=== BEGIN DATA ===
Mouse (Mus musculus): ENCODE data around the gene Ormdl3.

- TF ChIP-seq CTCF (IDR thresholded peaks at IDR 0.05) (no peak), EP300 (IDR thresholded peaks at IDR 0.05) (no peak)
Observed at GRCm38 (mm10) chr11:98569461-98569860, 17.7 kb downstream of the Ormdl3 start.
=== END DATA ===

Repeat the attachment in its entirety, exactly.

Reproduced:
Mouse (Mus musculus): ENCODE data around the gene Ormdl3.

- TF ChIP-seq CTCF (IDR thresholded peaks at IDR 0.05) (no peak), EP300 (IDR thresholded peaks at IDR 0.05) (no peak)
Observed at GRCm38 (mm10) chr11:98569461-98569860, 17.7 kb downstream of the Ormdl3 start.